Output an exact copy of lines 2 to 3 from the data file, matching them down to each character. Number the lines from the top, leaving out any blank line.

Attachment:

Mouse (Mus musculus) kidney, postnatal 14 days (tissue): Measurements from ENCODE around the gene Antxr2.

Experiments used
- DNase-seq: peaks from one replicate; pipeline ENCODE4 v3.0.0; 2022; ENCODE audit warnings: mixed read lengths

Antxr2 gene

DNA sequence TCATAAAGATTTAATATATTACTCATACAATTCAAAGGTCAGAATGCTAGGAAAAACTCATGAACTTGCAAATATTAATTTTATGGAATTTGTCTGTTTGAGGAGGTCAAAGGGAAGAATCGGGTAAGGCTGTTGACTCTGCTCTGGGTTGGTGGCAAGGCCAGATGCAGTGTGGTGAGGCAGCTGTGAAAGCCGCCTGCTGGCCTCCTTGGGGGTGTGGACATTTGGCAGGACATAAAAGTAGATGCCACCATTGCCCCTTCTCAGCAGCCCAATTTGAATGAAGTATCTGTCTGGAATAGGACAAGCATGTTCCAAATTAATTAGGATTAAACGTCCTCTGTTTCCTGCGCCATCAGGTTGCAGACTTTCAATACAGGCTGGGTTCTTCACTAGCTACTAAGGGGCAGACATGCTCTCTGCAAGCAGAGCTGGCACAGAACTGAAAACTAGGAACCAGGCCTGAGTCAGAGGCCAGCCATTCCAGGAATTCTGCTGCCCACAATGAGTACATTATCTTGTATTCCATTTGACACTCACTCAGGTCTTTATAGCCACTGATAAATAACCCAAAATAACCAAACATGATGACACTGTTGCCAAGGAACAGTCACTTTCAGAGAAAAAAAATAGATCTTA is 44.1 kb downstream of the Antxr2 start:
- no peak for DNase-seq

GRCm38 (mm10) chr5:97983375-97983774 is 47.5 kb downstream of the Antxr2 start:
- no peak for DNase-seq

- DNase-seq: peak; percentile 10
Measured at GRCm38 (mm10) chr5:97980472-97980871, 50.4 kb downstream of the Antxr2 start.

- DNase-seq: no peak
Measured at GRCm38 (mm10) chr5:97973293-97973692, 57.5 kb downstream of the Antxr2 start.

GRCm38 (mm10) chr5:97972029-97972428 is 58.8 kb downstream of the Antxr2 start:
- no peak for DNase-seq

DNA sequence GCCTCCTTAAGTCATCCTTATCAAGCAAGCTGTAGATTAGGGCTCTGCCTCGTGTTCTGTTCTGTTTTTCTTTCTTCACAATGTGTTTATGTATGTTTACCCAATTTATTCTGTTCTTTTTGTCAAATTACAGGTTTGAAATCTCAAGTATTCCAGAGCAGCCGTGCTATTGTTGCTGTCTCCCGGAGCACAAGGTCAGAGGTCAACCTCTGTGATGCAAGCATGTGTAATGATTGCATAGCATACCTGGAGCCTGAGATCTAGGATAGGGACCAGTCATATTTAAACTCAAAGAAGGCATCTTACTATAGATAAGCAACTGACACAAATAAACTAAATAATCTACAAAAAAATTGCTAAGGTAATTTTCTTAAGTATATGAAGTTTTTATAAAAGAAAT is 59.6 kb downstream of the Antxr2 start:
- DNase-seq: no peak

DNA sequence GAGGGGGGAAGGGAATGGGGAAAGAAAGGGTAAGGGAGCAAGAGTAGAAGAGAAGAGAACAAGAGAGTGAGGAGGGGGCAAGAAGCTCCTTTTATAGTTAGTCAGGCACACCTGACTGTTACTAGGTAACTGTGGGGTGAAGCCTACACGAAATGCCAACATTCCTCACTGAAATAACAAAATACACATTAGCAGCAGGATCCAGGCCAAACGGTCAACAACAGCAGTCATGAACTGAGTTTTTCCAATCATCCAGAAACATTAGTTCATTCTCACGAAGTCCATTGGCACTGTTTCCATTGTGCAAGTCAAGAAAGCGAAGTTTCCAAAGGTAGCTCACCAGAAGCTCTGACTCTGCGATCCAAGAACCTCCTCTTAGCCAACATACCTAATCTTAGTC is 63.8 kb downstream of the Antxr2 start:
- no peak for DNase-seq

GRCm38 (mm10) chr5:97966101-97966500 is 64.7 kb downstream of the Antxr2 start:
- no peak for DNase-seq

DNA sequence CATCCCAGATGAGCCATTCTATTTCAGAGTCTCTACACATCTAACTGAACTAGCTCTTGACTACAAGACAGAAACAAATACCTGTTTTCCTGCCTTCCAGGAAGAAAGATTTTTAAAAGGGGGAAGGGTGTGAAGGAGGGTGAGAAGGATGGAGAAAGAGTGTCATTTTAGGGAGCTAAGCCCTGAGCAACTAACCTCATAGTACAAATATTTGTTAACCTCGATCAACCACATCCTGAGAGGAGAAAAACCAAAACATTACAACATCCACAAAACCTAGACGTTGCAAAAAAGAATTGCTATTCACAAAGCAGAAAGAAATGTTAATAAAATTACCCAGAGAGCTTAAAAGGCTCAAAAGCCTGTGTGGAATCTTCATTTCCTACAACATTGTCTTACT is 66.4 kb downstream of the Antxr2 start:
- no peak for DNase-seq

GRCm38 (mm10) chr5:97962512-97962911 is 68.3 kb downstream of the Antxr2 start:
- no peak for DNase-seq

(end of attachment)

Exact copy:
Experiments used
- DNase-seq: peaks from one replicate; pipeline ENCODE4 v3.0.0; 2022; ENCODE audit warnings: mixed read lengths